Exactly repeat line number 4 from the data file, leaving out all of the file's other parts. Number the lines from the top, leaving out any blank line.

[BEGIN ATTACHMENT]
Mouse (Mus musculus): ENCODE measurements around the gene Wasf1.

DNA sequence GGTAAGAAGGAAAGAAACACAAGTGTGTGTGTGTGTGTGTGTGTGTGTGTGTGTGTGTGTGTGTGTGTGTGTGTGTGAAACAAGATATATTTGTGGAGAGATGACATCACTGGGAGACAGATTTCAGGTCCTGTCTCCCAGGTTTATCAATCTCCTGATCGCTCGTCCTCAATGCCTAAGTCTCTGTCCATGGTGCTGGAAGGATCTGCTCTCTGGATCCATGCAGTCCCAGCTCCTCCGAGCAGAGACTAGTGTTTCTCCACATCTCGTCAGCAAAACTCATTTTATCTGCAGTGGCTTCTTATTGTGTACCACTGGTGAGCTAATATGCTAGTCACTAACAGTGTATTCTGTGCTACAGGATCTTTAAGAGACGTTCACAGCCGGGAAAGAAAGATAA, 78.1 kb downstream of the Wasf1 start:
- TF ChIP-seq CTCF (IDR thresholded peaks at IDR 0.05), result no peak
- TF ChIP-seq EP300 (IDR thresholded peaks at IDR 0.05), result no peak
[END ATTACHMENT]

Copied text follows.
- TF ChIP-seq EP300 (IDR thresholded peaks at IDR 0.05), result no peak